This article addresses the question of what God's ultimate purposes might be for creating the world, focusing particularly on what His purpose might have been in creating the world via a seemingly partly chance-driven evolutionary process. It argues that God's creation of human beings and other living organisms through an evolutionary process allows for richer and deeper sorts of interconnections between humans and non-human creation than would otherwise be possible. These interconnections are of significant value, mainly because they allow for (...)
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  27. Divine Action and God’s Immutability: A Historical Case Study On How To Resist Occasionalism.Andrea Sangiacomo - 2015 - European Journal for Philosophy of Religion 7 (4):115--135.
    Today’s debates present ”occasionalism’ as the position that any satisfying account of divine action must avoid. In this paper I discuss how a leading Cartesian author of the end of the seventeenth century, Pierre-Sylvain Régis, attempted to avoid occasionalism. Régis’s case is illuminating because it stresses both the difficulties connected with the traditional alternatives to occasionalism and also those aspects embedded in the occasionalist position that should be taken into due account. The paper focuses on Régis’s own account (...)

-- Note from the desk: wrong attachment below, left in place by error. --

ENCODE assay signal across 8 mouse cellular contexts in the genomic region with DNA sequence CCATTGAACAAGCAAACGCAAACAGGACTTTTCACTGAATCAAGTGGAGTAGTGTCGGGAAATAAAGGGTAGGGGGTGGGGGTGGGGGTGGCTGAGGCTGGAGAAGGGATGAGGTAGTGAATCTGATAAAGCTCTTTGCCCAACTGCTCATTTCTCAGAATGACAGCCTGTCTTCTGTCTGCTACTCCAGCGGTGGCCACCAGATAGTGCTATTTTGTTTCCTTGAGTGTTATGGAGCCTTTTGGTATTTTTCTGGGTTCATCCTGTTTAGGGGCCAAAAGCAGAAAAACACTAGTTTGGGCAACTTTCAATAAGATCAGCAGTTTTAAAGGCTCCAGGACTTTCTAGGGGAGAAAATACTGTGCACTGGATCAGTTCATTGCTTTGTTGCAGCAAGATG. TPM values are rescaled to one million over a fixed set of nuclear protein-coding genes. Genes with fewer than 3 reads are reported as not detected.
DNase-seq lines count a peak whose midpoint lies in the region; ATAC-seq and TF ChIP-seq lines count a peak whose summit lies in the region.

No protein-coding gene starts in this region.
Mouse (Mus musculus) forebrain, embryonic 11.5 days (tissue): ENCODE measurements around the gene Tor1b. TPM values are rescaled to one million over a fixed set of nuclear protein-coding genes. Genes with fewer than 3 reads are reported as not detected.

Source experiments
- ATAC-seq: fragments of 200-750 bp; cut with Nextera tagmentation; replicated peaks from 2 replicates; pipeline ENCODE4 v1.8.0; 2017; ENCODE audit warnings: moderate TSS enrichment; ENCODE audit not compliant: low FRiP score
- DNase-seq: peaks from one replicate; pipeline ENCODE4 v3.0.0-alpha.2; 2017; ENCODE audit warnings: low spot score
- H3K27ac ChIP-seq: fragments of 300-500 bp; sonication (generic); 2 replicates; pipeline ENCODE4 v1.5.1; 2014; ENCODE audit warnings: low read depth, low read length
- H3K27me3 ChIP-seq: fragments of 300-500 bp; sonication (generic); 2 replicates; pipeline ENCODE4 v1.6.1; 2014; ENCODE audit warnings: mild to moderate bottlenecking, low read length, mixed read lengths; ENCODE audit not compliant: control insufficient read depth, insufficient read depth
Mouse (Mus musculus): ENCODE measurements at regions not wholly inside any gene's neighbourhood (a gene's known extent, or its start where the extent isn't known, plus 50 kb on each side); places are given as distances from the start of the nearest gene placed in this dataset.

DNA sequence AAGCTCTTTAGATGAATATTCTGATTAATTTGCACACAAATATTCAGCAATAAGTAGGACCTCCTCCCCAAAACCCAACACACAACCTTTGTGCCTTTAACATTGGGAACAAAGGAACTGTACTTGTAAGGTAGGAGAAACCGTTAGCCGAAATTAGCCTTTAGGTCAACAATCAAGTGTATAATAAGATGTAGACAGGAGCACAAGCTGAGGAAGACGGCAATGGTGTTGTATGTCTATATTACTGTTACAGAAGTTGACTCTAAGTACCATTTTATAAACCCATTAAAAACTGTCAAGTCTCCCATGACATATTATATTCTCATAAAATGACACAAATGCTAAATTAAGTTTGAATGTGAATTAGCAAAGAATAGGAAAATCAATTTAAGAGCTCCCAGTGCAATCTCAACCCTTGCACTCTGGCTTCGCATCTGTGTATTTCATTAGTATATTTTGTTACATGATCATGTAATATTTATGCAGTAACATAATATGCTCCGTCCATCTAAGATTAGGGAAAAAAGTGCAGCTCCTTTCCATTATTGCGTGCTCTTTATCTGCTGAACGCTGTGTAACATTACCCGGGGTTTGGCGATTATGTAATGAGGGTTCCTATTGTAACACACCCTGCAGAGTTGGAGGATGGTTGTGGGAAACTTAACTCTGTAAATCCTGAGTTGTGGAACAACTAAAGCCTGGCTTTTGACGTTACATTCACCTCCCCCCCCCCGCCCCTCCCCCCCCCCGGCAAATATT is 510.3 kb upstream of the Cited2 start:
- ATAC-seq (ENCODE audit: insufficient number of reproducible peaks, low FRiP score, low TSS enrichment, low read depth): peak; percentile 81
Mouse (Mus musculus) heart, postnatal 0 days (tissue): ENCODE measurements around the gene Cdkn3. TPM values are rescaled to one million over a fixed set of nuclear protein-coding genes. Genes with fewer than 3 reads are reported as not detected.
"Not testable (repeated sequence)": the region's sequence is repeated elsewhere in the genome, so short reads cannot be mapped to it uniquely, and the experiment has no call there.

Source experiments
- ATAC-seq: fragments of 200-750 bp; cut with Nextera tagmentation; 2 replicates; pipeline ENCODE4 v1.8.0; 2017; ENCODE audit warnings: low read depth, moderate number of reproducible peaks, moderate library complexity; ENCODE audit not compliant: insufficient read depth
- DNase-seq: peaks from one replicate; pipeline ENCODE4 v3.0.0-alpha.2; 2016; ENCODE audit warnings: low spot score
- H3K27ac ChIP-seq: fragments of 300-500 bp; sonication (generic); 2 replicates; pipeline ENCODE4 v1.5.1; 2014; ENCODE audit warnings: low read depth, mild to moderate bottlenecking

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  28.  60
    Religious Experience and Special Divine Action.Amber L. Griffioen - 2017 - The Special Divine Action Project.
    This micro-summary and extended overview for the Special Divine Action Project discusses the connection between divine action and religious experience.
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  29.  11
    Scientific Perspectives on Divine Action: Twenty Years of Challenge and Progress.Robert John Russell, Nancey Murphy & William R. Stoeger (eds.) - 2008 - Vatican Observatory Fnd Ndup.
    __Scientific Perspectives on Divine Action: Twenty Years of Challenge and Progress_ _is a collection of thirteen essays assessing the scholarly contributions to the _Scientific Perspectives on Divine Action_ series, which is comprised of five volumes resulting from international research conferences co-sponsored by the Vatican Observatory and the Center for Theology and the Natural Sciences between 1991 and 2000. The overarching goal of the series is to advance the engagement of constructive theology with the natural sciences with special (...)